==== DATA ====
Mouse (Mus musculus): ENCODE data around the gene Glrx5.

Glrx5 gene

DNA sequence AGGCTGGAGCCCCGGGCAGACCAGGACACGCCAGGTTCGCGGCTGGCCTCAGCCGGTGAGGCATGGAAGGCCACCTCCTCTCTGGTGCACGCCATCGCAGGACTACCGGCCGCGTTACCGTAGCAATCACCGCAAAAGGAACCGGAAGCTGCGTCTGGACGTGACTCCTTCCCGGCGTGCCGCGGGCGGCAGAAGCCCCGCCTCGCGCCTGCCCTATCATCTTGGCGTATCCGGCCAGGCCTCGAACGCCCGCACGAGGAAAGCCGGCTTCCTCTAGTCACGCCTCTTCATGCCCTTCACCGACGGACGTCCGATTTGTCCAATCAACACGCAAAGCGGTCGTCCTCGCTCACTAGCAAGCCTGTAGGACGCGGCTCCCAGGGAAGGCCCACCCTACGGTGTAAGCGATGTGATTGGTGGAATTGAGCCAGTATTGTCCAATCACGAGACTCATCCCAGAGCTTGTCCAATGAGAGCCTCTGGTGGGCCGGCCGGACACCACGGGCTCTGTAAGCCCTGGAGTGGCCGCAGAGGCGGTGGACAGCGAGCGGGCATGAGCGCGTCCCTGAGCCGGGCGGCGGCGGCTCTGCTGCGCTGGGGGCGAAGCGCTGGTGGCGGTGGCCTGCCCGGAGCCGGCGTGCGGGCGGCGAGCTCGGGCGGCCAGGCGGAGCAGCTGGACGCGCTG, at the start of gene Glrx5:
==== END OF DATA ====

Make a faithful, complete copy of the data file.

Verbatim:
Mouse (Mus musculus): ENCODE data around the gene Glrx5.

Glrx5 gene

DNA sequence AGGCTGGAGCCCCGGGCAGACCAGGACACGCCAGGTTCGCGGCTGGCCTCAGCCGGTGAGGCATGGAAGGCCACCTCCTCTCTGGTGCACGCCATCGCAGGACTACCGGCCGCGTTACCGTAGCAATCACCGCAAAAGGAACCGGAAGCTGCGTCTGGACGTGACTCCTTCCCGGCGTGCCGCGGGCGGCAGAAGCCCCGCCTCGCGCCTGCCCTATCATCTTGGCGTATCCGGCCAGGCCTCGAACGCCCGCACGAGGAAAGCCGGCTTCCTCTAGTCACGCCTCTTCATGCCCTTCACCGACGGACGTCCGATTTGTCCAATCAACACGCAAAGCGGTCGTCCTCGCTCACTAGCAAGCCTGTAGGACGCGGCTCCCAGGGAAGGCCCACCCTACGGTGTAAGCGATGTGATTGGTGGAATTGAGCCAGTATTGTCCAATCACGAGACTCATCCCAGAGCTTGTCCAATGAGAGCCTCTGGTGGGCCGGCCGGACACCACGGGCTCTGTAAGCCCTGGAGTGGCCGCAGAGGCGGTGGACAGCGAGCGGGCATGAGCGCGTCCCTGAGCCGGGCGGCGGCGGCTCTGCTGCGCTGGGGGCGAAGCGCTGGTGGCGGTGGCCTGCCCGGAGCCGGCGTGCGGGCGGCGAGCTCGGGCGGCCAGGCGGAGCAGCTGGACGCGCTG, at the start of gene Glrx5: